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How To Exchange Fairly?

Alfonso de la Rocha 26 February, 2021 | 7 min read

A primer on the Fair Exchange Problem

Selling goods and services is all about trust. You are able to sell your worn and used guitar to someone on the other side of the globe, and be sure that he will pay you conveniently because there is a third-party (let’s call it eBay for now), orchestrating the exchange. Of course, our friend eBay is also being paid for his mediation services. But what if we had to go without this third-party for the exchange, what would be the outcome? The conversation would go something like this:

  • Me (the seller): “I am selling this awesome guitar that has served me well in many of my gigs since 1992”
  • Alice (the buyer): “Really cool! I pay you 240$ for it”.
  • Me: “400$”
  • Alice: “300$”
  • Me: “Deal!”
  • Alice: “Ok, this is my address, ship the guitar and the moment I receive it and check everything is alright I’ll send you the payment”
  • Me: “No way! How can I be sure that you will pay me then? First, send the payment, and then I send the guitar”
  • Alice: “And how can I be sure that you’ll send the guitar and you don’t want to stick with it?”
  • Me: “So what do we do?”
  • Alice: “Let’s call our friend eBay to mediate between us”.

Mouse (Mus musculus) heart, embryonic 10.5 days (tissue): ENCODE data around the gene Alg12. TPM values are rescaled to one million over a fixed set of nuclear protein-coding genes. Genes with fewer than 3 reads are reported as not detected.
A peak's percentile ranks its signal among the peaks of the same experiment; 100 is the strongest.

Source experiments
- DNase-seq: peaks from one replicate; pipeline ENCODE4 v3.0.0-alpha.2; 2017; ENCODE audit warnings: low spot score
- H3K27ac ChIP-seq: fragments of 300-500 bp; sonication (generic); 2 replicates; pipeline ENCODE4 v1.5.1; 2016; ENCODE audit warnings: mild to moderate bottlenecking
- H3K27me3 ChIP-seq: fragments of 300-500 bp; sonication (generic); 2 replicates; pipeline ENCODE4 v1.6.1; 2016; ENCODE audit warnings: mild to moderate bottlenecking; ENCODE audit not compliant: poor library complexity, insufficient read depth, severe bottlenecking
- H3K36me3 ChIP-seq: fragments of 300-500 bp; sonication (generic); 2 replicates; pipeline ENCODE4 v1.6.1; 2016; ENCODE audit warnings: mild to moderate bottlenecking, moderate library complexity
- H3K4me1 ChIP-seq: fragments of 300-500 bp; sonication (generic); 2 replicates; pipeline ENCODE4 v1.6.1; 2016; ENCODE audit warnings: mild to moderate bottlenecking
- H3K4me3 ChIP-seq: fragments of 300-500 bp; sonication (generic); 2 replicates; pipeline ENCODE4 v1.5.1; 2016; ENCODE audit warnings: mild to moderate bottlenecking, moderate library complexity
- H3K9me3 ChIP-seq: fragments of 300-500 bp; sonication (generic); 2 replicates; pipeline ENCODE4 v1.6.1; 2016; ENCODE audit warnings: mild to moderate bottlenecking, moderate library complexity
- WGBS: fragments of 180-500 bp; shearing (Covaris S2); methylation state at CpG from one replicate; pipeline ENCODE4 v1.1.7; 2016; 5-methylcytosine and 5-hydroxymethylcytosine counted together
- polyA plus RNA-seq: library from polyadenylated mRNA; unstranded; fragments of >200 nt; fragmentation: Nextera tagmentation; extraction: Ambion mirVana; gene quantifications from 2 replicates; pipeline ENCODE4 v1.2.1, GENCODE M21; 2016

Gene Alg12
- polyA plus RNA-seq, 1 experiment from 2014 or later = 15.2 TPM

You see where I am trying to get at, right? I don’t personally know Alice, and in order for us to be able to go through the exchange, there needs to be a minimum level of trust. There will always be an unbalance in the exchange for the party that sends its part first, because he can’t be sure that the other will fulfil its part of the bargain. This, my dearest readers, is the problem of fair exchange, and there are companies out there such as eBay (and think of any other second-hand marketplace) earning a lot of money with this problem.

On the need of third-parties

As early as 1999, this paper already showed the impossibility of performing a fair-exchange without a third party. As stated in the paper: An exchange is fair if, at the end of the exchange, either each player receives the item it expects or neither player receives any additional information about the other's item.

So that’s it? End of story? We will have to be depending on the eBays of the world to perform fair exchanges forever? That could have seemed that way until 2008, but on the 31st of October of that year, the whitepaper for a third-party everyone could trust was released. You guessed right, I am referring to Bitcoin and blockchain technology.

Bitcoin was designed to remove some of the largest third-parties there are in the financial system, central banks. And the same way Bitcoin is able to supersede central banks, it can also become our more than needed third-party to perform fair-exchanges.

Fair exchange of digital woods

Now that I got you hooked on this fair-exchange problem, you may be wondering can we leverage Bitcoin to perform a fair exchange. The answer to this is a protocol called Zero Knowledge Contingent Payments (a.k.a ZKCP protocol). To illustrate how the ZKCP protocol works, we are going to consider a good more easily digitized than a guitar such as the solution to a Sudoku puzzle. This is actually the toy example you will recurrently find in the fair-exchange literature published on ZKCP protocols.